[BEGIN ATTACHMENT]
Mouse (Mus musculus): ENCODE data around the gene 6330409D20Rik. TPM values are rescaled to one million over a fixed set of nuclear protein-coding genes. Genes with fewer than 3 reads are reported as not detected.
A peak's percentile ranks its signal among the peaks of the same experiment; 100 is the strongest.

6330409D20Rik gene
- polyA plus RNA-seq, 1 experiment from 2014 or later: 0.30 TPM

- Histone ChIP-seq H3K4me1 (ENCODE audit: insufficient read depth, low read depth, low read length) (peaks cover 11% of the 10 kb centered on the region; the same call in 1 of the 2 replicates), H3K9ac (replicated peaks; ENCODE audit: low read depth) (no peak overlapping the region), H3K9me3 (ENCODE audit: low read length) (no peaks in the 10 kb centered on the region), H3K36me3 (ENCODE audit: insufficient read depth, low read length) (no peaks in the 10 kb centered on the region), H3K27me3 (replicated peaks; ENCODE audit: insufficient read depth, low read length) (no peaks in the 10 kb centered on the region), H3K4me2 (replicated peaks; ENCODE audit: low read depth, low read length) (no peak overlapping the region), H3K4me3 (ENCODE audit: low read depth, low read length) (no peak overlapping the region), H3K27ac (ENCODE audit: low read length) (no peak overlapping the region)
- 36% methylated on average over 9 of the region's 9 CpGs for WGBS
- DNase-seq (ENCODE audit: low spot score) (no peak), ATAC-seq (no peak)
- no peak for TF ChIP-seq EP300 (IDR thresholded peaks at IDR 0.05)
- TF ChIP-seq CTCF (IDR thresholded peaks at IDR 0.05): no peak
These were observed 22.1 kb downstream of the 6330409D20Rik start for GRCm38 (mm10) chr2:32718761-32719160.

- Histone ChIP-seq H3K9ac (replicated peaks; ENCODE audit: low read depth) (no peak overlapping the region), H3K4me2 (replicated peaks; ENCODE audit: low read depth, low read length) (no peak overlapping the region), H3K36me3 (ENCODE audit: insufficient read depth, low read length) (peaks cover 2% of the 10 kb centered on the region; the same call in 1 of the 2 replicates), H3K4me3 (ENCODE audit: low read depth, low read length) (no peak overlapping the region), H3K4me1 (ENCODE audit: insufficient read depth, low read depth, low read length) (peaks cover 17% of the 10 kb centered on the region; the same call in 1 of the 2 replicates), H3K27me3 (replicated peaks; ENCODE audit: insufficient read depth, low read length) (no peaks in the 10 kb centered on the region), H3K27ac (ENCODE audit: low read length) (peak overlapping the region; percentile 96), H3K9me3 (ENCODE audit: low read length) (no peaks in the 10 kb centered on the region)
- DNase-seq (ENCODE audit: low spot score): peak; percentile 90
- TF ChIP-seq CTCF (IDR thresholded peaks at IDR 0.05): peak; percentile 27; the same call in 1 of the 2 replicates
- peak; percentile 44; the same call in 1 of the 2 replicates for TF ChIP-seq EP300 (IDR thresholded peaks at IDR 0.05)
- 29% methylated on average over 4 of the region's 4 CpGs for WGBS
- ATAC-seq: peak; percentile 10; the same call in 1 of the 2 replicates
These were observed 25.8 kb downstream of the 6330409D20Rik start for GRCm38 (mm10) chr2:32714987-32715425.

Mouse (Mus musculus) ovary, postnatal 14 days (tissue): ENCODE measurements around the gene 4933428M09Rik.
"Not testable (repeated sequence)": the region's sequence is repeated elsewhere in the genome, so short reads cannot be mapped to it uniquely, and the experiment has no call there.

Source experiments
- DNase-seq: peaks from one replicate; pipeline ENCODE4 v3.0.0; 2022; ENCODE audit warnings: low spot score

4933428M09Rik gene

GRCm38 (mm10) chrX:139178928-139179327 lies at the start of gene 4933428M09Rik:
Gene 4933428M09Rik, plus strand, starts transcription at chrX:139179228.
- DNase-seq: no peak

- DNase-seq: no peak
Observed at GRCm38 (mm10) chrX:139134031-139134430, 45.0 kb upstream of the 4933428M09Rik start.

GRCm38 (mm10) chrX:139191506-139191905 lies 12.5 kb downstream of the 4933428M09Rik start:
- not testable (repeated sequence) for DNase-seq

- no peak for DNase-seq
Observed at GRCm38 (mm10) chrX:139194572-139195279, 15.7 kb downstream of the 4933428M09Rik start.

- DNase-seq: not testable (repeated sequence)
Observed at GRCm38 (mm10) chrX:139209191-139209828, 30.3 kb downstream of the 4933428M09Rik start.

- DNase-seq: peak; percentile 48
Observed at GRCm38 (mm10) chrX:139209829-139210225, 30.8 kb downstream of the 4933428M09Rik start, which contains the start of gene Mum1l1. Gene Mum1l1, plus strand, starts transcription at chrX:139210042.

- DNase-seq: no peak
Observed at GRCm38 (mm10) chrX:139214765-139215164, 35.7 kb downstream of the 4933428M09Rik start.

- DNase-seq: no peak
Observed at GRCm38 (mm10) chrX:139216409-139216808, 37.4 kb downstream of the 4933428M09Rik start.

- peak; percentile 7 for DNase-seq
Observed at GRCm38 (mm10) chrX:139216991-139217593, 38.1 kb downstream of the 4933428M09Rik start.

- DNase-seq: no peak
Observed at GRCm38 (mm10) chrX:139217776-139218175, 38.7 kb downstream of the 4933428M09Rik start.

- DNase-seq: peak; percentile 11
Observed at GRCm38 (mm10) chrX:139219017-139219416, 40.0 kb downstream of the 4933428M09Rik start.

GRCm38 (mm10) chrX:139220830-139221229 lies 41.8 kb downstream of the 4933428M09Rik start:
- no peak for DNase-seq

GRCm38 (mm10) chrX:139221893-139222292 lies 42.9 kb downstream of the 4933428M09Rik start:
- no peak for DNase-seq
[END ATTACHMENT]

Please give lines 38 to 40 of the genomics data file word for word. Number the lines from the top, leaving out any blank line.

- DNase-seq: no peak
Observed at GRCm38 (mm10) chrX:139216409-139216808, 37.4 kb downstream of the 4933428M09Rik start.

- peak; percentile 7 for DNase-seq